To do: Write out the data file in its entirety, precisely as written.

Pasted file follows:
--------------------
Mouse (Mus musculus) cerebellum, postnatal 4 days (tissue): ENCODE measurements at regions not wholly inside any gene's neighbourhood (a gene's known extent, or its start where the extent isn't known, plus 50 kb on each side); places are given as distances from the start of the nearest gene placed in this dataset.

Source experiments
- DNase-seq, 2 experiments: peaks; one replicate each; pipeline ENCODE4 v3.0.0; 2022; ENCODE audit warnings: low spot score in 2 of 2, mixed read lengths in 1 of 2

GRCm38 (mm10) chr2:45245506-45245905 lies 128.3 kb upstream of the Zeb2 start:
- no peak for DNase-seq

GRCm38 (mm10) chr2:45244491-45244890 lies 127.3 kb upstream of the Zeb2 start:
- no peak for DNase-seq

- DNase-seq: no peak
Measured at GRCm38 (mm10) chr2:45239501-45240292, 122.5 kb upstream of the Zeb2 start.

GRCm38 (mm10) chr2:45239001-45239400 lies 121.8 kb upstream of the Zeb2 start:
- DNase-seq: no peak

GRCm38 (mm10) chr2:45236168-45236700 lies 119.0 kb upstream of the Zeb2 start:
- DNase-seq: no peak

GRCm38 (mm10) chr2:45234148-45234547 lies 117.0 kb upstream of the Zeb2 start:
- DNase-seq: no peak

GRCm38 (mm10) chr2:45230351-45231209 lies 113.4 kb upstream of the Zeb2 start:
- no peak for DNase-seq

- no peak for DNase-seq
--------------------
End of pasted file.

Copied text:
Mouse (Mus musculus) cerebellum, postnatal 4 days (tissue): ENCODE measurements at regions not wholly inside any gene's neighbourhood (a gene's known extent, or its start where the extent isn't known, plus 50 kb on each side); places are given as distances from the start of the nearest gene placed in this dataset.

Source experiments
- DNase-seq, 2 experiments: peaks; one replicate each; pipeline ENCODE4 v3.0.0; 2022; ENCODE audit warnings: low spot score in 2 of 2, mixed read lengths in 1 of 2

GRCm38 (mm10) chr2:45245506-45245905 lies 128.3 kb upstream of the Zeb2 start:
- no peak for DNase-seq

GRCm38 (mm10) chr2:45244491-45244890 lies 127.3 kb upstream of the Zeb2 start:
- no peak for DNase-seq

- DNase-seq: no peak
Measured at GRCm38 (mm10) chr2:45239501-45240292, 122.5 kb upstream of the Zeb2 start.

GRCm38 (mm10) chr2:45239001-45239400 lies 121.8 kb upstream of the Zeb2 start:
- DNase-seq: no peak

GRCm38 (mm10) chr2:45236168-45236700 lies 119.0 kb upstream of the Zeb2 start:
- DNase-seq: no peak

GRCm38 (mm10) chr2:45234148-45234547 lies 117.0 kb upstream of the Zeb2 start:
- DNase-seq: no peak

GRCm38 (mm10) chr2:45230351-45231209 lies 113.4 kb upstream of the Zeb2 start:
- no peak for DNase-seq

- no peak for DNase-seq